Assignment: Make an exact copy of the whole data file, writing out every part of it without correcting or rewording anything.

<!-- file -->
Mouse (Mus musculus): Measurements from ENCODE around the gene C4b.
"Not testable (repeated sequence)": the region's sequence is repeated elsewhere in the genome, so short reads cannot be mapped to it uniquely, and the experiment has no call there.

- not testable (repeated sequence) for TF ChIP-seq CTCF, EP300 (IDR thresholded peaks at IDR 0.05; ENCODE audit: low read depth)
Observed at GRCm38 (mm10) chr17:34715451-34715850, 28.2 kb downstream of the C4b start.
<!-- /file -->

Mouse (Mus musculus): Measurements from ENCODE around the gene C4b.
"Not testable (repeated sequence)": the region's sequence is repeated elsewhere in the genome, so short reads cannot be mapped to it uniquely, and the experiment has no call there.

- not testable (repeated sequence) for TF ChIP-seq CTCF, EP300 (IDR thresholded peaks at IDR 0.05; ENCODE audit: low read depth)
Observed at GRCm38 (mm10) chr17:34715451-34715850, 28.2 kb downstream of the C4b start.